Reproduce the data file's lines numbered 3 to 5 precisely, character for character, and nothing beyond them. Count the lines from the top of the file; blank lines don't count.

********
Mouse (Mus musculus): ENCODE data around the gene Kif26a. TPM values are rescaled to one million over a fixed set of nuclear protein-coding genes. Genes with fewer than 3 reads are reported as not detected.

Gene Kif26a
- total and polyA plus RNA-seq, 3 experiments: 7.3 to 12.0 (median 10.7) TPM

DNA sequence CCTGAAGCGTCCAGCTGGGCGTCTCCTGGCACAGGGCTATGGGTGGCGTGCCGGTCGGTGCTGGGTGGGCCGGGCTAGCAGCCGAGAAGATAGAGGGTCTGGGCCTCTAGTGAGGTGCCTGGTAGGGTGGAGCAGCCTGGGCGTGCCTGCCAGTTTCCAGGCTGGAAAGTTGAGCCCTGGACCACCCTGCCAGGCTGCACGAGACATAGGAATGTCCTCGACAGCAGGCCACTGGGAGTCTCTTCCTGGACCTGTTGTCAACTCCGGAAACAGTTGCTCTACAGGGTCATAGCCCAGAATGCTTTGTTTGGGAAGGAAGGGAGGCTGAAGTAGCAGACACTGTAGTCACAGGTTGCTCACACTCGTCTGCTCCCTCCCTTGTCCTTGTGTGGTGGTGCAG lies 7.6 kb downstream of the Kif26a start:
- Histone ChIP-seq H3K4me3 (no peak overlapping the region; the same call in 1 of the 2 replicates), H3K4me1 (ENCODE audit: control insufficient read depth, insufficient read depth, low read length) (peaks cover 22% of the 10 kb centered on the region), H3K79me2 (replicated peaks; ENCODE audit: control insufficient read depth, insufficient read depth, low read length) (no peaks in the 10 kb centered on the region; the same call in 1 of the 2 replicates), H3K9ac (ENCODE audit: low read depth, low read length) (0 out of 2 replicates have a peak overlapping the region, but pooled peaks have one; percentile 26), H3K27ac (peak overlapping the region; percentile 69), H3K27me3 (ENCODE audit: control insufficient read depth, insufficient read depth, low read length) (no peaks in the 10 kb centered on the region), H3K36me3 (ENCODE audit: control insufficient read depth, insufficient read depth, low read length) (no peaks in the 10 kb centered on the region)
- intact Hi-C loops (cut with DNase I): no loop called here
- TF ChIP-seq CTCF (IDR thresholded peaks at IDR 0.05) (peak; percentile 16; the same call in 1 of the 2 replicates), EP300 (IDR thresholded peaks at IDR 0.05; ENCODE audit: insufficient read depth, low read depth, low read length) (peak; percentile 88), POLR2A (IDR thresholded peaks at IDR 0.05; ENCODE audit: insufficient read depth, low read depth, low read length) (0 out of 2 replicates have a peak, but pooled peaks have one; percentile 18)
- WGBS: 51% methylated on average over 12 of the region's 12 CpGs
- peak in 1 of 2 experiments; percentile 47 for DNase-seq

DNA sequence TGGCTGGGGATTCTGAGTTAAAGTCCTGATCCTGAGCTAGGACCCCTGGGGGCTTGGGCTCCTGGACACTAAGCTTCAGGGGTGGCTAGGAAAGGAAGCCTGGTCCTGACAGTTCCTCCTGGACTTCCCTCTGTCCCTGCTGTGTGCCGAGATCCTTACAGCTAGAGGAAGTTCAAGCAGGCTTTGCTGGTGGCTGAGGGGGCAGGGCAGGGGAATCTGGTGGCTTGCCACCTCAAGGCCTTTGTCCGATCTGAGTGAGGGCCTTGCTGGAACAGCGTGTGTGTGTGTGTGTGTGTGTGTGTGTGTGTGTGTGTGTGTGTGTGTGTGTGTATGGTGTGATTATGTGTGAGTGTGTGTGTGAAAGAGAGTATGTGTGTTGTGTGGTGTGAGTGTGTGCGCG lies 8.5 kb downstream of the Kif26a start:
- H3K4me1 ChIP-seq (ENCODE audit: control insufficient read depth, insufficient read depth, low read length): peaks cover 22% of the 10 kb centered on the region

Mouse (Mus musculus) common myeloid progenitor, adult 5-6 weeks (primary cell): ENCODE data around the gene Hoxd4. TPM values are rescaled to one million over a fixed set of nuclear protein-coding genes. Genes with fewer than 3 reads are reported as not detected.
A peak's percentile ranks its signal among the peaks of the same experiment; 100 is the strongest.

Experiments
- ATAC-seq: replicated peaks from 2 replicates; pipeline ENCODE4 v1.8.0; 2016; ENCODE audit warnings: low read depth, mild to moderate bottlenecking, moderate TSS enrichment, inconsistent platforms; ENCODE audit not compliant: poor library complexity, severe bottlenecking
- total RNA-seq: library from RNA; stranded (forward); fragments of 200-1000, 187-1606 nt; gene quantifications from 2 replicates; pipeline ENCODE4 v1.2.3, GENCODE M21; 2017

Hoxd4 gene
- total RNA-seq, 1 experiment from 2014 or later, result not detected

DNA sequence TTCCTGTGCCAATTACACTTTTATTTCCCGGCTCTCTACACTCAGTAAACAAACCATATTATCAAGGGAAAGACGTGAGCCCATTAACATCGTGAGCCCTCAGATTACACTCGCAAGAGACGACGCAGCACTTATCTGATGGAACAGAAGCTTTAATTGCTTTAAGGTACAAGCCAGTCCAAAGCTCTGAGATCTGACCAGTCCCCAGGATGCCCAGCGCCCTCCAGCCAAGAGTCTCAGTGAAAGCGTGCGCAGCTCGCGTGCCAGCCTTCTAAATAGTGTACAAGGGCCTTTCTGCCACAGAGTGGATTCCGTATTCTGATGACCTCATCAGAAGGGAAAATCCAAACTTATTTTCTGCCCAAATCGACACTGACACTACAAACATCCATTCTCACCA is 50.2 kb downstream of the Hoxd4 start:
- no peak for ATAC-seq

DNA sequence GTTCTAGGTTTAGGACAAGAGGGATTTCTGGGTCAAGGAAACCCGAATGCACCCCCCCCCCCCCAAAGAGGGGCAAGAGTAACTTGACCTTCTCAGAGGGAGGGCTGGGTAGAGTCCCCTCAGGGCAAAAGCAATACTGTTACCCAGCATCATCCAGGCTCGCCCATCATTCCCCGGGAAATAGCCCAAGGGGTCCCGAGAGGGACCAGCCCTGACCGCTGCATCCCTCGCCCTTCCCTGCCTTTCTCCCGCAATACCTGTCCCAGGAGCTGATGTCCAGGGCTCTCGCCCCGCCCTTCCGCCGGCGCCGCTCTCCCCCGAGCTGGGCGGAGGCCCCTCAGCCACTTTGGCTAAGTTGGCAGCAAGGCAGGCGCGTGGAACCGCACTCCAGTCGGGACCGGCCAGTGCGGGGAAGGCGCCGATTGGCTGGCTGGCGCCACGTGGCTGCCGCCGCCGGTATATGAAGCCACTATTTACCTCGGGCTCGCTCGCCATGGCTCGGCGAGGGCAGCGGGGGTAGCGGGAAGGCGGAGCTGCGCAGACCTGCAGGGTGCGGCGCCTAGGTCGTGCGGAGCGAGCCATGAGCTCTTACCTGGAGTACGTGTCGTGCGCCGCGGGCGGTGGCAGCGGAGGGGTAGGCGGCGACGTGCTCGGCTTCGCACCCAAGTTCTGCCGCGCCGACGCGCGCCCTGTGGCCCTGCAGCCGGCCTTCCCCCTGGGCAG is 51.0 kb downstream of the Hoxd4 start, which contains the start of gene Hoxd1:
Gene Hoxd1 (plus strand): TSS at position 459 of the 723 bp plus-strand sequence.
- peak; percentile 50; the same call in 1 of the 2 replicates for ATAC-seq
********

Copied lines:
- total and polyA plus RNA-seq, 3 experiments: 7.3 to 12.0 (median 10.7) TPM

DNA sequence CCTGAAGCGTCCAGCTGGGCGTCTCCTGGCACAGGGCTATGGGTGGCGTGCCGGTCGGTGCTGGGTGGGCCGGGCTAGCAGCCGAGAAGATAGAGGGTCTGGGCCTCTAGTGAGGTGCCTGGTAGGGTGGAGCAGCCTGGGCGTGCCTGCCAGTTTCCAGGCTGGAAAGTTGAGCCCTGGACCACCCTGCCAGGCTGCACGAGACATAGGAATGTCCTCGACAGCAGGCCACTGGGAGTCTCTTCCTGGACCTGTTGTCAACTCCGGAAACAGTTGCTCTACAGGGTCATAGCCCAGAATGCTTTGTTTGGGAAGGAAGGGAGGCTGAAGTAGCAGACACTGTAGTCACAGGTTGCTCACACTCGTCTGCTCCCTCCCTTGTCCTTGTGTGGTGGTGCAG lies 7.6 kb downstream of the Kif26a start:
- Histone ChIP-seq H3K4me3 (no peak overlapping the region; the same call in 1 of the 2 replicates), H3K4me1 (ENCODE audit: control insufficient read depth, insufficient read depth, low read length) (peaks cover 22% of the 10 kb centered on the region), H3K79me2 (replicated peaks; ENCODE audit: control insufficient read depth, insufficient read depth, low read length) (no peaks in the 10 kb centered on the region; the same call in 1 of the 2 replicates), H3K9ac (ENCODE audit: low read depth, low read length) (0 out of 2 replicates have a peak overlapping the region, but pooled peaks have one; percentile 26), H3K27ac (peak overlapping the region; percentile 69), H3K27me3 (ENCODE audit: control insufficient read depth, insufficient read depth, low read length) (no peaks in the 10 kb centered on the region), H3K36me3 (ENCODE audit: control insufficient read depth, insufficient read depth, low read length) (no peaks in the 10 kb centered on the region)